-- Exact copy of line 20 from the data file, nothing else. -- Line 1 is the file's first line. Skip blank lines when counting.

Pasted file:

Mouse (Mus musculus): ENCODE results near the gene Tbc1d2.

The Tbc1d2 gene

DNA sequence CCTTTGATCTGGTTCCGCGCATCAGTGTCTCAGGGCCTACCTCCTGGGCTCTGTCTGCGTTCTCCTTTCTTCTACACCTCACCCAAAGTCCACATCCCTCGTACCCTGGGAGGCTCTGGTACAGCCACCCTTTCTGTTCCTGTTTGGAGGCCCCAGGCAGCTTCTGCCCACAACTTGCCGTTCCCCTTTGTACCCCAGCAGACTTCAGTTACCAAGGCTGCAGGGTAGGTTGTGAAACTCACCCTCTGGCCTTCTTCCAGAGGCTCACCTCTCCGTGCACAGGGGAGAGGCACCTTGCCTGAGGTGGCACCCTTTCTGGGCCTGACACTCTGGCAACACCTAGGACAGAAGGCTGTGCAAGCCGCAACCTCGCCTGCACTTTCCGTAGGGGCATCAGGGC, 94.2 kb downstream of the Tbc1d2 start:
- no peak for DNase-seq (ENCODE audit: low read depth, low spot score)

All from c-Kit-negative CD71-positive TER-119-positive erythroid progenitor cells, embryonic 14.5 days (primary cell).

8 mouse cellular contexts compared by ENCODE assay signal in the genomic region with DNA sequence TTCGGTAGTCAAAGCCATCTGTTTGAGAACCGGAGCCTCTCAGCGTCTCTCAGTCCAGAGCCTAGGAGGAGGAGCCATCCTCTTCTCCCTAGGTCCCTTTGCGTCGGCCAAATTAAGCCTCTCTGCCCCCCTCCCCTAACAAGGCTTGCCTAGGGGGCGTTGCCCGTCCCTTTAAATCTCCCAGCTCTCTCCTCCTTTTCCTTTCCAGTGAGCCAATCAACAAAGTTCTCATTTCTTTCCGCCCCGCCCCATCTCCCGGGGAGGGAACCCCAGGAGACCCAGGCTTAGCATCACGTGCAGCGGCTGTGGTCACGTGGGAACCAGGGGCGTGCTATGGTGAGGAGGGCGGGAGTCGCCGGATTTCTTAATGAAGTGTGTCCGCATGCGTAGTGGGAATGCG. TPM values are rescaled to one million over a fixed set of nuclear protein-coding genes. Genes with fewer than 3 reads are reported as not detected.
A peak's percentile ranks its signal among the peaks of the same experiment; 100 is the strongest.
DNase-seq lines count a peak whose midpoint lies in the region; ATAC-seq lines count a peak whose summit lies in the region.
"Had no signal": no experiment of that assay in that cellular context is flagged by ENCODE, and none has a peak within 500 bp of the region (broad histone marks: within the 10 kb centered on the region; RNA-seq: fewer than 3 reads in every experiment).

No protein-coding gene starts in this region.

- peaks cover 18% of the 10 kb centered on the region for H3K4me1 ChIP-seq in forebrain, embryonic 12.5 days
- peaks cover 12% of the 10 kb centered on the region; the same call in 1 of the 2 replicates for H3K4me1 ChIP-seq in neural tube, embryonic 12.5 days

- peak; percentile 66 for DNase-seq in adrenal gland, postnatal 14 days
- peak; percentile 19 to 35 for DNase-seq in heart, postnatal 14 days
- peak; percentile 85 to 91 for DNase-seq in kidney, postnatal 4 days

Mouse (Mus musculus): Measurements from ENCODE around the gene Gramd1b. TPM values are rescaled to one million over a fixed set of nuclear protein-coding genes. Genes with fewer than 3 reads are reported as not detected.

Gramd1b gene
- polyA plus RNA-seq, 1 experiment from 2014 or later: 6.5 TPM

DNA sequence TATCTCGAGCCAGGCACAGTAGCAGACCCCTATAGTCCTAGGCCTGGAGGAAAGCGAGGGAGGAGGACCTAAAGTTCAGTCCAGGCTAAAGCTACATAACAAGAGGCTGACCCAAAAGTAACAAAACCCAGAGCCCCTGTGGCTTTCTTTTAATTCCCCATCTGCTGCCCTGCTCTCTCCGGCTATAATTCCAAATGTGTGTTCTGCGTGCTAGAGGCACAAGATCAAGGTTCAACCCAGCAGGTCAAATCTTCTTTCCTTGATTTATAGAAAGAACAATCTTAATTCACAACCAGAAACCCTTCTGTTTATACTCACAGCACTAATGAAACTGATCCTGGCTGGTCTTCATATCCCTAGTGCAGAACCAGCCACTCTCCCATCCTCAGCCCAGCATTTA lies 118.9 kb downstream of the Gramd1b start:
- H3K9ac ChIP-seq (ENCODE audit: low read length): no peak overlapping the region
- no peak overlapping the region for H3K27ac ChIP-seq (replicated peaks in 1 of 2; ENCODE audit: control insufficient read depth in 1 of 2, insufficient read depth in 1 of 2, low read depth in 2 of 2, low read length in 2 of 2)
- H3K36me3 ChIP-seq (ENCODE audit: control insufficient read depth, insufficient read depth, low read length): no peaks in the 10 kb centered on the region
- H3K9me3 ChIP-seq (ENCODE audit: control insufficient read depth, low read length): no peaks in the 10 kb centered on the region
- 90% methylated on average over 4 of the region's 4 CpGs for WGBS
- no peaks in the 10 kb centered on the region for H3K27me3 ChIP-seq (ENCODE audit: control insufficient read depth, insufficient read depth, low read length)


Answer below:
- H3K9ac ChIP-seq (ENCODE audit: low read length): no peak overlapping the region